Although 7% of drivers tested positive for alcohol, most were not driving while drunk or impaired: 4.6% had a BAC less than the .05 cutoff for driving while impaired and only 1% had a BAC of over .08, the threshold for drunk driving.
However, because people who suspect they might be driving under the influence are far less likely to agree to stop for a survey, the research likely under-represents the real rate of potentially performance-impairing drug use by drivers.
But the results provide a useful window into how changing marijuana laws will affect those who toke up and get behind the wheel. Research suggests that stoned users on the road are not as impaired as those who drink alcohol are, and there is some evidence that those who use marijuana, particularly for medical purposes, may be staying off the roads anyway. A national survey conducted in 2007 found that on average, about 7.7% of drivers may test positive for marijuana, and despite California’s booming medical marijuana industry, for example, fewer drivers tested positive for marijuana in 2012 than did in 2010, when a similar survey by the Pacific Institute found 8.5% of those pulled over had used before driving, compared to 7.4% in the current survey.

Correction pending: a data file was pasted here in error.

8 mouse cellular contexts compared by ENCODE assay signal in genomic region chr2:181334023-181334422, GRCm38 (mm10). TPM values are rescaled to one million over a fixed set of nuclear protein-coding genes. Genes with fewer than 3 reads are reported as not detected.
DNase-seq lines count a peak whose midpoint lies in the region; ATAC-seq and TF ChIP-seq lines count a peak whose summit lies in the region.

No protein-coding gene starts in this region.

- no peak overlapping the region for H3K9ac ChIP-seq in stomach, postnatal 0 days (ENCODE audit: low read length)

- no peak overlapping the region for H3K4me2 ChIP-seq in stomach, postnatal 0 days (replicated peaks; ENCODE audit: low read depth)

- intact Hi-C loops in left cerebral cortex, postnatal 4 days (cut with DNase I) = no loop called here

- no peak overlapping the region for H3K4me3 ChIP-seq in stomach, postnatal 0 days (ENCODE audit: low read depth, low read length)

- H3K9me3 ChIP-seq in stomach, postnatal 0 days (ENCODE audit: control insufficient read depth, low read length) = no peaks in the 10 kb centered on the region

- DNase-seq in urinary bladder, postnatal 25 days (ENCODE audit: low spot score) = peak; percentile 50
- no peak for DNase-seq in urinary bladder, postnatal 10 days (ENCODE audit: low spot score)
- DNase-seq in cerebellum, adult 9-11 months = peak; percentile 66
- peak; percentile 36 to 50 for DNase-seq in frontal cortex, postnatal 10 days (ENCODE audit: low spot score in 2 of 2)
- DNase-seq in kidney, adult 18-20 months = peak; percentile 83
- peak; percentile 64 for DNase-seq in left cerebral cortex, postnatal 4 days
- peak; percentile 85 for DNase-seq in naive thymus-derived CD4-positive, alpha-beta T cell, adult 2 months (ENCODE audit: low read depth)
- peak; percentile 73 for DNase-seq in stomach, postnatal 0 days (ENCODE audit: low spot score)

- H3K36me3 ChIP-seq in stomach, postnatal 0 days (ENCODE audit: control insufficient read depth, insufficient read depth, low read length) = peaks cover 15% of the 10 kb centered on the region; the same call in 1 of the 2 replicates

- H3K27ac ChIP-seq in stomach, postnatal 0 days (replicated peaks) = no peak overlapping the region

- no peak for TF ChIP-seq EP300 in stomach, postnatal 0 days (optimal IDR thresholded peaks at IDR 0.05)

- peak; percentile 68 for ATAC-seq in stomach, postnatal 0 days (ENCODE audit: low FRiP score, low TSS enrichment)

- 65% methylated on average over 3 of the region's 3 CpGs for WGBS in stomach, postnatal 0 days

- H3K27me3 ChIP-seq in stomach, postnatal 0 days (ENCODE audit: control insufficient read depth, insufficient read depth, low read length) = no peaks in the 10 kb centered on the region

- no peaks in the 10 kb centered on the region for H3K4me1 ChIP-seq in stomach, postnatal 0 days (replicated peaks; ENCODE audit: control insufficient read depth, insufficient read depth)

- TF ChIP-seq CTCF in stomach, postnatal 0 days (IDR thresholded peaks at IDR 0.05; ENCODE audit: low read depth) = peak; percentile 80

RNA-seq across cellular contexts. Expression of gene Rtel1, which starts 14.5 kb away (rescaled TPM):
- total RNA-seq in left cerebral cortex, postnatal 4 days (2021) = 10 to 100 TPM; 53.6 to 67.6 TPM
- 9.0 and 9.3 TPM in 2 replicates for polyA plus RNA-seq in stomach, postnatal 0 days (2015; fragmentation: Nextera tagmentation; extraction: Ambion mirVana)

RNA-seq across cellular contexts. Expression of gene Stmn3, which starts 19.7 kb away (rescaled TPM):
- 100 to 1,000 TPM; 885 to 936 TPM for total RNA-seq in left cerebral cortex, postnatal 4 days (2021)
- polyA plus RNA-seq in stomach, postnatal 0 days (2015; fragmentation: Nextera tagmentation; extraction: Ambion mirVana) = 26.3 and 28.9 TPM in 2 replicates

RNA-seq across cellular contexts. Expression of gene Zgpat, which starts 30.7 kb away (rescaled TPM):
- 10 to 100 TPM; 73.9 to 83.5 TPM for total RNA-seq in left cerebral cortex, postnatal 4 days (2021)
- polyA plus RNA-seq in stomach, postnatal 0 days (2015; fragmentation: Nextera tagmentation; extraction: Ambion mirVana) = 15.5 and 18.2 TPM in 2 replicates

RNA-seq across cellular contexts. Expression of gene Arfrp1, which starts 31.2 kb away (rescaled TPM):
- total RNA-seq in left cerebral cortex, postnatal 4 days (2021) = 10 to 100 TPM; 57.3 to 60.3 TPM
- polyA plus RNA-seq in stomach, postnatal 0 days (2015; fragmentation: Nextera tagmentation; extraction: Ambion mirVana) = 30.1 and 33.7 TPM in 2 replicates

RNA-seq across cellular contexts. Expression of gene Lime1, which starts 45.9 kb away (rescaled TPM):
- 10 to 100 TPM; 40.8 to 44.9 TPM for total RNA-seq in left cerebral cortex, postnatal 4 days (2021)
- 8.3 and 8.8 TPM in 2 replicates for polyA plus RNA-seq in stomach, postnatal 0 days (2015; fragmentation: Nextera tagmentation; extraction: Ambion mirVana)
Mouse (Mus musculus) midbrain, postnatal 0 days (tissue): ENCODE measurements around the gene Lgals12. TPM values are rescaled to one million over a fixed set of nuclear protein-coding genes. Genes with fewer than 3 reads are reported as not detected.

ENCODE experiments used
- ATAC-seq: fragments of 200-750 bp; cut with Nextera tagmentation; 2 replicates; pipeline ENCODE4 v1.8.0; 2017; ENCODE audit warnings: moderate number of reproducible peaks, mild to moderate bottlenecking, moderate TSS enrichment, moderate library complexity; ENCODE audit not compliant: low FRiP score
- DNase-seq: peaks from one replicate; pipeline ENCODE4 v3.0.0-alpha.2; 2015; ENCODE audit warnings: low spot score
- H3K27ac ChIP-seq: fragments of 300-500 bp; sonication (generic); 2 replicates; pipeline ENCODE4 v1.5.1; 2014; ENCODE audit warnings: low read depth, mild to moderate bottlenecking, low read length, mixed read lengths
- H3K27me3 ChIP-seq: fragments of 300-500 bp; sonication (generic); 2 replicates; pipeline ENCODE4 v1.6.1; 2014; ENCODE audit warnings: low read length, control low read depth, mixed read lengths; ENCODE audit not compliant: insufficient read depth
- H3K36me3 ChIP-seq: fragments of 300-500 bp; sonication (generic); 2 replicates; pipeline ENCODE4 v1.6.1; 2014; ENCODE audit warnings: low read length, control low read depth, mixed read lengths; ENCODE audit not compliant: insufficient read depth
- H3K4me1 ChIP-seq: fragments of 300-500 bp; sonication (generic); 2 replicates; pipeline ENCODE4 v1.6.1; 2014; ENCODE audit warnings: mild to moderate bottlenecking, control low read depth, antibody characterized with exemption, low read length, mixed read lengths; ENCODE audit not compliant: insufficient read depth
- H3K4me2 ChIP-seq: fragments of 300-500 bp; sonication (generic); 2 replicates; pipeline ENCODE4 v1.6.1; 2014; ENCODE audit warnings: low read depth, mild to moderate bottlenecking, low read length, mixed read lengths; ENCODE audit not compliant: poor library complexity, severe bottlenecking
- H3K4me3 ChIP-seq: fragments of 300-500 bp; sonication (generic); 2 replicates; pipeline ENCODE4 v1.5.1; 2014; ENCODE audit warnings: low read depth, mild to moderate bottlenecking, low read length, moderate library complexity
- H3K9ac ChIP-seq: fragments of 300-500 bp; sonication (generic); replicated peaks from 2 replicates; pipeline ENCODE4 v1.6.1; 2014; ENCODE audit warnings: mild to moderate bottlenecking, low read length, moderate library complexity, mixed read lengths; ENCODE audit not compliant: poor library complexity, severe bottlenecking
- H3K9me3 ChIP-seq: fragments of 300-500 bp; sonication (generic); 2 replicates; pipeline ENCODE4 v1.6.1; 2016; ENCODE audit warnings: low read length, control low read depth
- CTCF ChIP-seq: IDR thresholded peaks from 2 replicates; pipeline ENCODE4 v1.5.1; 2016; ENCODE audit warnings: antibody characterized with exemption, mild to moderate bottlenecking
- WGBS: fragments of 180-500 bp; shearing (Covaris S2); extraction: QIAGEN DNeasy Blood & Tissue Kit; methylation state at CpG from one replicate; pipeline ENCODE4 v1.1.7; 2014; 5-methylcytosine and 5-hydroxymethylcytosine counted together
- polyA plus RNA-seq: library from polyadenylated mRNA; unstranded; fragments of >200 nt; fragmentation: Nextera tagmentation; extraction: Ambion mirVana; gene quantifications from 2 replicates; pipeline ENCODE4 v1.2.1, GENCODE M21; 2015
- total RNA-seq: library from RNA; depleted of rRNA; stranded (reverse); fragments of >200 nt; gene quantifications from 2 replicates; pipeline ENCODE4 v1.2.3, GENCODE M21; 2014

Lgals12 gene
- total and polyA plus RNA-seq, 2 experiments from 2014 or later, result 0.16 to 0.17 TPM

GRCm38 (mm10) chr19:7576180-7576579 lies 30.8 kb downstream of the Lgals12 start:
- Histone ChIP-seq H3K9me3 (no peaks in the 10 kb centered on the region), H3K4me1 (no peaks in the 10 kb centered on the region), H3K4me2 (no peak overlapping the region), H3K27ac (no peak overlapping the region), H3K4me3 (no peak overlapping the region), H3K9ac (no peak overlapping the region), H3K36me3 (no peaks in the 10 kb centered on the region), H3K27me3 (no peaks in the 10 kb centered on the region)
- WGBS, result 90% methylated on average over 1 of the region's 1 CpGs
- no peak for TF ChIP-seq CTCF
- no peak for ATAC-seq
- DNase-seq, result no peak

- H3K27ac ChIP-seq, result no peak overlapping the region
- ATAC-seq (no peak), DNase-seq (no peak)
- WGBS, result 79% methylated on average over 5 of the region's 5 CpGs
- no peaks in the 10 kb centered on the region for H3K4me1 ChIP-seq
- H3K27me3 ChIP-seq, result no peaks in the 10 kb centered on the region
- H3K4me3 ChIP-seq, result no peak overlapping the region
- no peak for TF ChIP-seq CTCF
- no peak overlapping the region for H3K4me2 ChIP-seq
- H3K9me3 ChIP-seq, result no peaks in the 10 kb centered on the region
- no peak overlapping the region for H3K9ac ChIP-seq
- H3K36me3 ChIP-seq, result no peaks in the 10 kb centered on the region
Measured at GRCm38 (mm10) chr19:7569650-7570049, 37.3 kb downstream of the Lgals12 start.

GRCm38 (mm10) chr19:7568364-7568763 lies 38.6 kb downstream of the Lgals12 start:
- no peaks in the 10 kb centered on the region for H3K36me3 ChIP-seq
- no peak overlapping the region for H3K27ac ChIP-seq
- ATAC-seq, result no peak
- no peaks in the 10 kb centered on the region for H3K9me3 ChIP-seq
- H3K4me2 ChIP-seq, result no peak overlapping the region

In addition, the results suggest that contrary to what some critics of legalizing marijuana have feared, pot users are not smoking marijuana and drinking at the same time, a potentially undesirable combination on the road, which is more dangerous than simple drunk driving. The 2010 survey found that 1.3% of people behind the wheel tested positive for both; the figure was 1% for 2012. Of those marijuana users who also drank, none was found to be legally drunk but 69% showed blood alcohol levels in the impaired range.